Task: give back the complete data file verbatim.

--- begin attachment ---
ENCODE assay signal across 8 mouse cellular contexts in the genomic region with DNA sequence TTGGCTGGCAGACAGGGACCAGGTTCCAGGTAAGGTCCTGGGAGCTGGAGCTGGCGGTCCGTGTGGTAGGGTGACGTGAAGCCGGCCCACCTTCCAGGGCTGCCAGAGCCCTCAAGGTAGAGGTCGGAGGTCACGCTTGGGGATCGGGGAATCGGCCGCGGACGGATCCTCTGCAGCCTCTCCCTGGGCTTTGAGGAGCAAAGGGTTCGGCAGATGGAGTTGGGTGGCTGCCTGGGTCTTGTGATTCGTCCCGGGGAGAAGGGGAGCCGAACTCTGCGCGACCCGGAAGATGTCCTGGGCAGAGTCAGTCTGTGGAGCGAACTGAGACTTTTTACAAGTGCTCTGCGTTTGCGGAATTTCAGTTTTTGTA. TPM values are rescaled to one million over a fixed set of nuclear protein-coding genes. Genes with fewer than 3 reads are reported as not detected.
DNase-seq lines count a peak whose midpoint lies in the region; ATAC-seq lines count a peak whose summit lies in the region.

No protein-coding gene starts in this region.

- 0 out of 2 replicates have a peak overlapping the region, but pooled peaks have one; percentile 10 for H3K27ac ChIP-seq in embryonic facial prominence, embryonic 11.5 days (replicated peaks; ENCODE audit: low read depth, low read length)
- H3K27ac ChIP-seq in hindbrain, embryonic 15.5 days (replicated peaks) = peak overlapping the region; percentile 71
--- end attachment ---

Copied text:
ENCODE assay signal across 8 mouse cellular contexts in the genomic region with DNA sequence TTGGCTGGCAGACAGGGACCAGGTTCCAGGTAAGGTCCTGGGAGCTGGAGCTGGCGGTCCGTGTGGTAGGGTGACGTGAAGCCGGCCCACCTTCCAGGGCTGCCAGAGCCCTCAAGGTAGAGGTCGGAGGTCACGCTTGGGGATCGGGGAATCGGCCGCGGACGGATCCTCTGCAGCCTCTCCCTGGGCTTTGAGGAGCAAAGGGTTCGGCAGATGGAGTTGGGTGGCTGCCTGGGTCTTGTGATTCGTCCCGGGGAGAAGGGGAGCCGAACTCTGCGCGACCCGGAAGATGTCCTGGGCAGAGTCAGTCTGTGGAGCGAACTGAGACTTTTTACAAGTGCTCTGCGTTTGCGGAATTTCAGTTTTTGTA. TPM values are rescaled to one million over a fixed set of nuclear protein-coding genes. Genes with fewer than 3 reads are reported as not detected.
DNase-seq lines count a peak whose midpoint lies in the region; ATAC-seq lines count a peak whose summit lies in the region.

No protein-coding gene starts in this region.

- 0 out of 2 replicates have a peak overlapping the region, but pooled peaks have one; percentile 10 for H3K27ac ChIP-seq in embryonic facial prominence, embryonic 11.5 days (replicated peaks; ENCODE audit: low read depth, low read length)
- H3K27ac ChIP-seq in hindbrain, embryonic 15.5 days (replicated peaks) = peak overlapping the region; percentile 71